KOTA KINABALU: Sabah PPBM chief Hajiji Mohd Noor urged the state government today to review the proposal to issue the Sabah Temporary Pass (PSS) next June, saying it would likely encourage the entry of foreigners into Sabah.
He said Sabah must have a strict policy to curb the illegal entry of foreigners.
“The people in the state are worried about the implementation of the said policy. I am of the opinion that this decision warrants a re-study.
“The state and federal governments must listen to the people’s view on this matter. What the people want is that they (foreigners) who came to Sabah illegally must be sent back to their countries of origin.
“If they intend to work in our state, they must have a valid document that has been processed or issued by their country,” Hajiji said, when debating the 2020 state budget.
Home Minister Muhyiddin Yassin announced in September that the government would embark on a project to replace the kad burung-burung, IMM13 refugee card and census certificate with the PSS starting next June.
Muhyiddin said the state government would form a special body to carry out the project. Federal authorities estimate that about 600,000 people are carrying the three types of documents, out of about 1.1 million foreigners residing in Sabah.
Muhyiddin also said the PSS would help streamline the monitoring and enforcement process, adding that enforcement bodies such as the immigration department are having difficulty enforcing the law because of the various types of documents held by foreigners in the state.
Hajiji said it was understandable that Sabah needed manpower to assist in developing the state but maintained that the government should not implement a policy that the people did not agree with.
“It seems this policy is being forced on the people, and it will definitely interrupt the wellbeing of the people who have been haunted by the influx of foreigners who have entered Sabah illegally.”
Joachim Gunsalam (PBS-Kundasang) also touched on the issue during his speech, saying the policy was still unclear and raising concerns that unscrupulous people might take advantage of the situation to make a quick buck.
This would put the state’s security at risk, he added.
“The people deserve a clear explanation from the government about the PSS,” he said.
Jamawi Jaafar (Warisan-Kemabong) said the PSS was intended to replace the three types of documents, and not aimed at new arrivals.
“The PSS cards will have biometric and other security features so that the number of 600,000 people will not increase,” he said.
Meanwhile, Hajiji also urged the state government to take another look at the use of pump boats by fishermen in Sabah.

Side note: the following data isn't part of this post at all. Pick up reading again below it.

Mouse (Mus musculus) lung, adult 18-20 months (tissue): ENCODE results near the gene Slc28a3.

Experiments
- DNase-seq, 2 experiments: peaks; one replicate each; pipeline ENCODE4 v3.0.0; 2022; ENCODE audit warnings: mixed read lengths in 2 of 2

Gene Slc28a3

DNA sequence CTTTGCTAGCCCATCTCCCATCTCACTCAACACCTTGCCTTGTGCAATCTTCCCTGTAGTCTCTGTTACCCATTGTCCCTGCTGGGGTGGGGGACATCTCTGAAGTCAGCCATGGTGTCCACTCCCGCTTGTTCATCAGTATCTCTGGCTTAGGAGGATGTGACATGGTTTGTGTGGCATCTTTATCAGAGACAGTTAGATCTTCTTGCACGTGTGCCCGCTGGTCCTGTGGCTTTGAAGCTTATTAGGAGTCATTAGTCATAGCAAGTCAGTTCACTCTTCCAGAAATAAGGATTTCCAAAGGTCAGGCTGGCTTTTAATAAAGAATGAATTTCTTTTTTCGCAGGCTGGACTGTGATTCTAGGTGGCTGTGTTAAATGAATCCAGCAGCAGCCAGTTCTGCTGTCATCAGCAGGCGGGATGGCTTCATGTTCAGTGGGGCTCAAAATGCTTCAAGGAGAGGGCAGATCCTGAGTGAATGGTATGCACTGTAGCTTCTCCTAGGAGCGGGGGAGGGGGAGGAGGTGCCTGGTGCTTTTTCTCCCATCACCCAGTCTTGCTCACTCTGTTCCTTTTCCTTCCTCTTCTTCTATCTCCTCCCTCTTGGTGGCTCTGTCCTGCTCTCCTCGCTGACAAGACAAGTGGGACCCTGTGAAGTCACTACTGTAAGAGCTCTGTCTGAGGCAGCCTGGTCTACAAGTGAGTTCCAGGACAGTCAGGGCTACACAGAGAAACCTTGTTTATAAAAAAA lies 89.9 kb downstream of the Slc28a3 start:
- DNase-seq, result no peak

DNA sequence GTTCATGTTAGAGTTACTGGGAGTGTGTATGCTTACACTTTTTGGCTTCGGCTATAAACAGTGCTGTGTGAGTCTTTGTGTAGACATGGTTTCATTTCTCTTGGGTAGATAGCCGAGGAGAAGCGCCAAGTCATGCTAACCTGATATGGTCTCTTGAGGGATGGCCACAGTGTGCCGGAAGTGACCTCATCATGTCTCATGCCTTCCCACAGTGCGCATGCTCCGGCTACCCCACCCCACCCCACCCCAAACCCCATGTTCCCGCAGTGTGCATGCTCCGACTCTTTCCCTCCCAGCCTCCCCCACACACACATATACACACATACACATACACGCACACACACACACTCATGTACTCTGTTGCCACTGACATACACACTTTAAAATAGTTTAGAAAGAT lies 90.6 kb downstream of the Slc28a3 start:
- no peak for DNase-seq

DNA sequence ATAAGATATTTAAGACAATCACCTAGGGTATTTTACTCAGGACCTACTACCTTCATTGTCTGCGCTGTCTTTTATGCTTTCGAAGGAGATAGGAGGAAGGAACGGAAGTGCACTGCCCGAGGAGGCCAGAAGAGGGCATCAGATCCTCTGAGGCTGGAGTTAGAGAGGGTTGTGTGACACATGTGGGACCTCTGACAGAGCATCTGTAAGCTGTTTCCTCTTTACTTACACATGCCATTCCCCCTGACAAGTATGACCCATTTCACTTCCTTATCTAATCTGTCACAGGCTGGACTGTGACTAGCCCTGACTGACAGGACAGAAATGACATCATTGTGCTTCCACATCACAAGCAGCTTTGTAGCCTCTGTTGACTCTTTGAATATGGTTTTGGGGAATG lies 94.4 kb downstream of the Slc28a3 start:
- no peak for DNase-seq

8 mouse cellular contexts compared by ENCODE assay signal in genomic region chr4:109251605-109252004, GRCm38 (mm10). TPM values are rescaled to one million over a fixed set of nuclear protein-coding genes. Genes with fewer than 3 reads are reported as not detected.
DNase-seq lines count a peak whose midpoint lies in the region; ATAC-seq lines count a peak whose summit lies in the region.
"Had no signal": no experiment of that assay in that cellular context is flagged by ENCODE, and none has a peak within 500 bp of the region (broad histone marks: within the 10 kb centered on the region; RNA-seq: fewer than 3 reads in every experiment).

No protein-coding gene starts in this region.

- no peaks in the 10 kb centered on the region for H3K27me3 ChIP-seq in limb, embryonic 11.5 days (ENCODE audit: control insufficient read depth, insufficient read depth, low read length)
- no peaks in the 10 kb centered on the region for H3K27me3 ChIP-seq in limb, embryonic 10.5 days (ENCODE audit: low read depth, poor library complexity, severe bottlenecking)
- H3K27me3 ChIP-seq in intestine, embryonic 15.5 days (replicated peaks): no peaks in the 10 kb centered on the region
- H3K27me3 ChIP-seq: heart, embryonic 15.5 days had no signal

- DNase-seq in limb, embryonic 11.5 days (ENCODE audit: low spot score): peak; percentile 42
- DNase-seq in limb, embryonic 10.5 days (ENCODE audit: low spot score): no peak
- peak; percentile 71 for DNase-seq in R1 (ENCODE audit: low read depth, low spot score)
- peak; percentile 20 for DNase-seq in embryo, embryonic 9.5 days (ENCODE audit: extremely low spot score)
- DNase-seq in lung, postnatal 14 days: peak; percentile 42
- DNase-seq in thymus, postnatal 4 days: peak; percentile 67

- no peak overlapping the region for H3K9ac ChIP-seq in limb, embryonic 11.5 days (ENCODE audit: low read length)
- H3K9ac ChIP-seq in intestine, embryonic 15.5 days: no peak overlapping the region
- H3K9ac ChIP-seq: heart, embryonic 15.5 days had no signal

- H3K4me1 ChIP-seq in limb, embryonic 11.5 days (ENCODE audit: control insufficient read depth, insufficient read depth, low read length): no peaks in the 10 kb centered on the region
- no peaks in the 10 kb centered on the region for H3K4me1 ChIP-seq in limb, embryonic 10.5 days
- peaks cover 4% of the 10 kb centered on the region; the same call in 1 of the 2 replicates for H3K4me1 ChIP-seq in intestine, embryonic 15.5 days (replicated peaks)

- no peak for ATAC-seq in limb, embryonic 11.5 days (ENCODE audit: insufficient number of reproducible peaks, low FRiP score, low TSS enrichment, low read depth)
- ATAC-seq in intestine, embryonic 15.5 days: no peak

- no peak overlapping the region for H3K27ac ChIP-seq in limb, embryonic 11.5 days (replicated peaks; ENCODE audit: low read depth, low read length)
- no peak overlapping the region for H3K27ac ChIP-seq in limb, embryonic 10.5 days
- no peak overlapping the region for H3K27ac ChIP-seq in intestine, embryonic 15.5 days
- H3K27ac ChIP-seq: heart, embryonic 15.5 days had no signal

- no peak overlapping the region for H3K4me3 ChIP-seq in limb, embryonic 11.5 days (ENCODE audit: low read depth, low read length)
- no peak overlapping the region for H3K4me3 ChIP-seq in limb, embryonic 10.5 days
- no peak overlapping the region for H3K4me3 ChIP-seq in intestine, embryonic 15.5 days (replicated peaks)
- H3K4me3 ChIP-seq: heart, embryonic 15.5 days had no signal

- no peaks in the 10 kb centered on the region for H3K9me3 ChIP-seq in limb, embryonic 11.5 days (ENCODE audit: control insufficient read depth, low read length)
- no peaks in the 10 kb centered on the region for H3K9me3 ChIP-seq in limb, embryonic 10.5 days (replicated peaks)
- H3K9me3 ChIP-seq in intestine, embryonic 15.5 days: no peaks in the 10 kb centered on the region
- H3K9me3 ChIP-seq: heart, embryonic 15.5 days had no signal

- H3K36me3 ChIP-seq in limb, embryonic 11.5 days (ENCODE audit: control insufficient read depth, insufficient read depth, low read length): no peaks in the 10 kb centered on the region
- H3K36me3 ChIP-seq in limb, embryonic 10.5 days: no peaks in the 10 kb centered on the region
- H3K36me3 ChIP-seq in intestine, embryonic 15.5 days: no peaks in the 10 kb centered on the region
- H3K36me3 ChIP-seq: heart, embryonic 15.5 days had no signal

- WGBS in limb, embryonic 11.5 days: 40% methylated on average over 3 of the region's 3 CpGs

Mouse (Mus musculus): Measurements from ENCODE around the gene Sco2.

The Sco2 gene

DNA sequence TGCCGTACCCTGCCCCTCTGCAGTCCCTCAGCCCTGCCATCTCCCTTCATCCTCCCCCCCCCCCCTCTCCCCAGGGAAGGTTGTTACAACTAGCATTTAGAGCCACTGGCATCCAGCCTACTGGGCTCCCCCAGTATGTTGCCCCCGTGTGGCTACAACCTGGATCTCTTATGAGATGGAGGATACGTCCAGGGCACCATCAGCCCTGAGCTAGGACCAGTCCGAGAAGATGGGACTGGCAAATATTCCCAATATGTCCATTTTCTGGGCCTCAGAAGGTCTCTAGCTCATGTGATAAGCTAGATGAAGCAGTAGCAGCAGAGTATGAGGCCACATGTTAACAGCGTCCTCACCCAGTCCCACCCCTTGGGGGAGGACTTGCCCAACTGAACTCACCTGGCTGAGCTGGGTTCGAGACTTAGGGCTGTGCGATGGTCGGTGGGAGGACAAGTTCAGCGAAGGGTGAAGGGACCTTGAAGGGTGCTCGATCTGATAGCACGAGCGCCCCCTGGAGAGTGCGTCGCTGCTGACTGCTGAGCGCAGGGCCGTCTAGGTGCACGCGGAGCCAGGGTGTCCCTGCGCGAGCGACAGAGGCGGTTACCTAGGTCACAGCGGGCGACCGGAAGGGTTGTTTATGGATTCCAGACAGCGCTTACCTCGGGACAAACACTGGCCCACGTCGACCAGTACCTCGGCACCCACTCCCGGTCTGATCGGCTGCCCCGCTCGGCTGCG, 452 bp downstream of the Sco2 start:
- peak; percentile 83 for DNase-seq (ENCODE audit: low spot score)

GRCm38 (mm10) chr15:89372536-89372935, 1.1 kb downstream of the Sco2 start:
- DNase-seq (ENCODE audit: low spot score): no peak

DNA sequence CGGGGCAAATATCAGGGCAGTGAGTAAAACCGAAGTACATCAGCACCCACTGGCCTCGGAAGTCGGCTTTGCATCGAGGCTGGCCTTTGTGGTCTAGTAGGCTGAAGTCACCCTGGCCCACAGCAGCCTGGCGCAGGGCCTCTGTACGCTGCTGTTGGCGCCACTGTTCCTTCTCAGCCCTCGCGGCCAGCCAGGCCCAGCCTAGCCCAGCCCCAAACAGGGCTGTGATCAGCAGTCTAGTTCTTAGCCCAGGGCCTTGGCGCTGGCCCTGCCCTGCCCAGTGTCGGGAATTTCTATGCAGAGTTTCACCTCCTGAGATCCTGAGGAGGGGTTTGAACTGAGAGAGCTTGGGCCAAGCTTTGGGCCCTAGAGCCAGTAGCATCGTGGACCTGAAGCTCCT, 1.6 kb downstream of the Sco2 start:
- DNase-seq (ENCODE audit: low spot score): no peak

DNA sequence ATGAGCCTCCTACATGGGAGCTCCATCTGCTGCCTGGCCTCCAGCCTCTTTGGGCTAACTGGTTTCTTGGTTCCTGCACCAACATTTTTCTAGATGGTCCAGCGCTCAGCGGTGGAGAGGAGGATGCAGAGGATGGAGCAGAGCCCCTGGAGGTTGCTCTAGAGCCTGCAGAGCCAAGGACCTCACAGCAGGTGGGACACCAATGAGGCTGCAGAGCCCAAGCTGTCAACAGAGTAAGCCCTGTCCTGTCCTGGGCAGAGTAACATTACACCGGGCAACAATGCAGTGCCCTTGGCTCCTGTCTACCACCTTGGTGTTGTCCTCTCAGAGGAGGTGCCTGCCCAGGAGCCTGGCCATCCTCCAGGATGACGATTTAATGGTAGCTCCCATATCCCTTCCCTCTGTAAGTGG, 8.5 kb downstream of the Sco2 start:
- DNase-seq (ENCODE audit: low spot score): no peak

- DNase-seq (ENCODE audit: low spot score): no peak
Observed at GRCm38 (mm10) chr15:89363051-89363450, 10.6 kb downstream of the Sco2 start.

He said he had received numerous reports that pump boats were the most preferred mode of transport for cross-border criminals from a neighbouring country to commit crime, including kidnappings in Sabah.
“We must look at this. I have also received reports that there are foreign fishermen who use pump boats to steal and carry out fish blasting in our waters.
“Pump boats enable them to escape and move through shallow waters within the mangrove forest swamps and so on. This makes it difficult for law enforcers like the police to detect and catch them,” he said.
Hajiji also said incidents related to fish bombs were rampant in Sabah.
“The incident on July 5 this year where two divers from China and a local diving instructor were killed in waters off Kalapuan Island, Semporna, shows that the use of fish bombs is very widespread.
“According to a report by the WWF-Malaysia, they have, through the installation of seven seismic detectors within Semporna district alone, recorded a total of 1,195 blasts from June to December 2018.
“There were 24 cases of arrests related to the use of fish bombs reported in 2018, while for this year there were 39 cases. This is very worrying.”
Hajiji also requested Sabah Law and Native Affairs Minister Aidi Mokhtar to explain the appointment of native chiefs, native chief representatives and village heads in his constituency, claiming there were signs of nepotism.
He said, for example, in several villages the brother of the man appointed as a native chief had been made the native chief representative, or the father was appointed the village head while the son was made the native chief.
“I bring up this matter because it has become a subject of complaint by the people, particularly those living in the villages involved, who consider it nepotism,” he said.